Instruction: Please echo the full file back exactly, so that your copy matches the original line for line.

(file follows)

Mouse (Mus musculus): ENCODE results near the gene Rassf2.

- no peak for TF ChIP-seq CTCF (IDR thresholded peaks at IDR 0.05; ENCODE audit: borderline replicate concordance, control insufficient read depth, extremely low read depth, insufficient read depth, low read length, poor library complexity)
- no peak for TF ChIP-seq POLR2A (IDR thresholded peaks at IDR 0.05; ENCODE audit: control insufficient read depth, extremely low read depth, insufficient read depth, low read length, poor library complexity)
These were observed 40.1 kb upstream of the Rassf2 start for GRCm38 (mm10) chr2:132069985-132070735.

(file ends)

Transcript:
Mouse (Mus musculus): ENCODE results near the gene Rassf2.

- no peak for TF ChIP-seq CTCF (IDR thresholded peaks at IDR 0.05; ENCODE audit: borderline replicate concordance, control insufficient read depth, extremely low read depth, insufficient read depth, low read length, poor library complexity)
- no peak for TF ChIP-seq POLR2A (IDR thresholded peaks at IDR 0.05; ENCODE audit: control insufficient read depth, extremely low read depth, insufficient read depth, low read length, poor library complexity)
These were observed 40.1 kb upstream of the Rassf2 start for GRCm38 (mm10) chr2:132069985-132070735.